Randolph, NJ– The NAMM Foundation, the National Association of Music Merchants, has named Randolph Township Schools as a Best Communities for Music Education winner for its outstanding commitment to music education for the 10th year in a row.
Randolph is one of 4% of districts across the nation receiving the prestigious award in 2017.
The Best Communities Music Education designation is awarded to districts that demonstrate outstanding achievement in efforts to provide music access and education to all students. To qualify for the Best Communities designation, Randolph answered detailed questions about funding, graduation requirements, music class participation, instruction time, facilities, support for the music program, and community music-making programs. Responses were verified with school officials and reviewed by The Music Research Institute at the University of Kansas.
“We are very proud of our long-standing reputation as being one of the most respected and strongest music programs in the state,” said Frank Perrone, Randolph’s Supervisor of Visual and Performing Arts. “Receiving this designation for the 10th year continues to show the dedication our district and community has in providing our students with the best musical experience. Our music teachers continue to provide our students with a top notch music education and we are grateful for their commitment to our music department.”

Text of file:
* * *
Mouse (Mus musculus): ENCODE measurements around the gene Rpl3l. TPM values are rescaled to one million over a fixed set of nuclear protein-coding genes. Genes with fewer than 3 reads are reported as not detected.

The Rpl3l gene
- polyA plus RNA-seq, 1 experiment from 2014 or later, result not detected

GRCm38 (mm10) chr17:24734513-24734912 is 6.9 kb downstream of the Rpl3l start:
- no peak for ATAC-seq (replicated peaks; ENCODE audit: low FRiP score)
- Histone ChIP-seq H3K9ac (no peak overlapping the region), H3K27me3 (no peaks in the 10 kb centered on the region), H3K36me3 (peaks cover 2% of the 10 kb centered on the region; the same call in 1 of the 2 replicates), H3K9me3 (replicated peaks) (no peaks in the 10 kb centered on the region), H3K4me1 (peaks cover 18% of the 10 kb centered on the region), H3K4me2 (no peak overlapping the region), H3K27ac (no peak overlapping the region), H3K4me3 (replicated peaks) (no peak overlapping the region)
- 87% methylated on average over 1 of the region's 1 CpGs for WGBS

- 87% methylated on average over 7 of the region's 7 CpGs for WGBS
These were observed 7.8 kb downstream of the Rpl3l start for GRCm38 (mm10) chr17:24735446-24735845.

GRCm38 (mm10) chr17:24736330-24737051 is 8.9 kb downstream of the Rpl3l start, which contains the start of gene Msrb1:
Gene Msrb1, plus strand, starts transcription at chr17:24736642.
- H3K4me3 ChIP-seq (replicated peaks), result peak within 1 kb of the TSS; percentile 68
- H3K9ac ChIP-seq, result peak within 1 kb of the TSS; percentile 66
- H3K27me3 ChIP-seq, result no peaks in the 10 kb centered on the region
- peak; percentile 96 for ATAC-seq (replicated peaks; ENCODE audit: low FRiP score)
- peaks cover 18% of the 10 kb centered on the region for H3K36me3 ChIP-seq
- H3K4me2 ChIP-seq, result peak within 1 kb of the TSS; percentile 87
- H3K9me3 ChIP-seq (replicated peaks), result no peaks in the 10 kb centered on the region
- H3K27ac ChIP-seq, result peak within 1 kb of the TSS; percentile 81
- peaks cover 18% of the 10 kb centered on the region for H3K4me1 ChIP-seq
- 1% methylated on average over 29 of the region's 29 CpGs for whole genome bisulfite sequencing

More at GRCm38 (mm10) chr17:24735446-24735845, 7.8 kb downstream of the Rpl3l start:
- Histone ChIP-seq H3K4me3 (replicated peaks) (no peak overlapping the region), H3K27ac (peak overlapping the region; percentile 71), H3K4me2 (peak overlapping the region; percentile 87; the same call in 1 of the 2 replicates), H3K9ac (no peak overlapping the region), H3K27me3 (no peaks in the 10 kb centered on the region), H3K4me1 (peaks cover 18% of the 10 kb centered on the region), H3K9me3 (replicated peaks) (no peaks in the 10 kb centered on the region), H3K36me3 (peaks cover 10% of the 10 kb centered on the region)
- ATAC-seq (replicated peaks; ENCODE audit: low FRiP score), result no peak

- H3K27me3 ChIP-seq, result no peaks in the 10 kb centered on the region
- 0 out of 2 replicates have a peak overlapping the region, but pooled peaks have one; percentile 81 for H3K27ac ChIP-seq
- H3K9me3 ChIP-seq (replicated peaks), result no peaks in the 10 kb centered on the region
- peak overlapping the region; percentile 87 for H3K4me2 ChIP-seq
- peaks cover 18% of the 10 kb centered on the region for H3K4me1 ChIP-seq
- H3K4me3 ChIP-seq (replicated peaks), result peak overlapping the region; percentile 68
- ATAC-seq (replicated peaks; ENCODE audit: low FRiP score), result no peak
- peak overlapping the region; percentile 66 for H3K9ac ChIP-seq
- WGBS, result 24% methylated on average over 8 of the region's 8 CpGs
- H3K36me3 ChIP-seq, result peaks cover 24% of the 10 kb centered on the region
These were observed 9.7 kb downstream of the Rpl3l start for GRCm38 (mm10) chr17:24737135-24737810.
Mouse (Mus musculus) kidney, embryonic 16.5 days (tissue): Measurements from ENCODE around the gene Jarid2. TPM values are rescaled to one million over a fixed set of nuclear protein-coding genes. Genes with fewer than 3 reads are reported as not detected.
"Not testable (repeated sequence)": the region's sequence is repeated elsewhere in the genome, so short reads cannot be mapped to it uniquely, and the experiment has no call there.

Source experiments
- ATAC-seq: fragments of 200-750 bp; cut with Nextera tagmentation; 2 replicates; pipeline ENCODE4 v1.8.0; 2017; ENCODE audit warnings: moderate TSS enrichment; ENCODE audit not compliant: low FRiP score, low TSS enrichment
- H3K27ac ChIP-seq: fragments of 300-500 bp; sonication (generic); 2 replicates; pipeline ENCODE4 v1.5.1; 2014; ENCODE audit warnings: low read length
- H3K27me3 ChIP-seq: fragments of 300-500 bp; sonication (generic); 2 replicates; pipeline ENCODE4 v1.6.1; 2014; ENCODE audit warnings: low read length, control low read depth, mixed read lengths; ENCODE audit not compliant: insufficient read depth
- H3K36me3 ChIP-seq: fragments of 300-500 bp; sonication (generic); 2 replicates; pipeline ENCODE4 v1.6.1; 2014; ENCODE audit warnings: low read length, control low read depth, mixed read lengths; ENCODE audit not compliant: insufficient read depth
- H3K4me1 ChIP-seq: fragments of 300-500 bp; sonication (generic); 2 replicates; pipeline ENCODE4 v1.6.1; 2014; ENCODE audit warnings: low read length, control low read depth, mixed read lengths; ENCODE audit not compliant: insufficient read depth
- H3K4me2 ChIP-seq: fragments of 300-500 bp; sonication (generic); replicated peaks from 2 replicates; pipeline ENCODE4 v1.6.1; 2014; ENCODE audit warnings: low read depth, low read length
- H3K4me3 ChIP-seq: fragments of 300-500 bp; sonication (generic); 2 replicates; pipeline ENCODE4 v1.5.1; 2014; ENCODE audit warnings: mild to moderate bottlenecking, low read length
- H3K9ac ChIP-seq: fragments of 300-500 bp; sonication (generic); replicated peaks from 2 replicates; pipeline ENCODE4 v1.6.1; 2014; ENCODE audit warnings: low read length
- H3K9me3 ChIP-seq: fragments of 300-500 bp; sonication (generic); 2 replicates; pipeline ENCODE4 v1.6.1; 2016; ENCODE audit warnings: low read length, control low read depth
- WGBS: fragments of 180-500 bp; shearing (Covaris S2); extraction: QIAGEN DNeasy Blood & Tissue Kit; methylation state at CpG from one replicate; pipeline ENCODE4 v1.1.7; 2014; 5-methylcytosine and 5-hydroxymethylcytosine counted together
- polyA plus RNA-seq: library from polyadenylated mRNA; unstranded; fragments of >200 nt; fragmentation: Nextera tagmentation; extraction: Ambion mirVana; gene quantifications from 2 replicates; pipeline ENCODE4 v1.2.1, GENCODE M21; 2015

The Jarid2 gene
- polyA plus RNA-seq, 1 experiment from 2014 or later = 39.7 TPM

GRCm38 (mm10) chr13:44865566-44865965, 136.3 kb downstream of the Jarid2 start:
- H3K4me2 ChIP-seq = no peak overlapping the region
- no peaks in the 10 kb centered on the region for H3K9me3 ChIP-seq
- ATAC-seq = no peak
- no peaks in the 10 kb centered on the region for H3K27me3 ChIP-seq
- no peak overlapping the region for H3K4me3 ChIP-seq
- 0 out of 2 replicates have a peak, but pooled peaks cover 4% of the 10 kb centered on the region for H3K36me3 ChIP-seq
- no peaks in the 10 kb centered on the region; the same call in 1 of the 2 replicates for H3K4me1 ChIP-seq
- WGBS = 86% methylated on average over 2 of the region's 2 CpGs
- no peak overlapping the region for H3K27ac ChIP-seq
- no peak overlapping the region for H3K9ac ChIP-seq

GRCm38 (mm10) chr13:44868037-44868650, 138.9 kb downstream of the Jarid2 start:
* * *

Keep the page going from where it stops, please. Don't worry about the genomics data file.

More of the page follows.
This award recognizes that Randolph is leading the way with music learning opportunities as outlined in the new federal education legislation, the Every Student Succeeds Act (ESSA). The legislation, signed into law in December 2015, and awaiting state implementation designates music and the arts as important elements of well-rounded education for all children.
Research into music education continues to demonstrate educational/cognitive and social skill benefits for children who make music. In a series of landmark studies by scientists and researchers at Northwestern University a link was found between students in community music programs and life-long academic success, including higher high school graduation rates and college attendance. In another study from the University it was discovered that the benefits of early exposure to music education improves how the brain processes and assimilates sounds, a trait that lasts well into adulthood.
Beyond the Northwestern research, other studies have indicated that music education lays the foundation for individual excellence in group settings, creative problem solving and flexibility in work situations, as well learning how to give and receive constructive criticism to excel.
A 2015 study, “ Striking A Chord” supported by the NAMM Foundation, also outlines the overwhelming desire by teachers and parents for music education opportunities for all children as part of the school curriculum.
About The NAMM Foundation
The NAMM Foundation is a nonprofit supported in part by The National Association of Music Merchants and its approximately 10,300 members around the world. Its mission is to advance active participation in music making across the lifespan by supporting scientific research, philanthropic giving, and public service programs. For more information about The NAMM Foundation, please visit www.nammfoundation.org.
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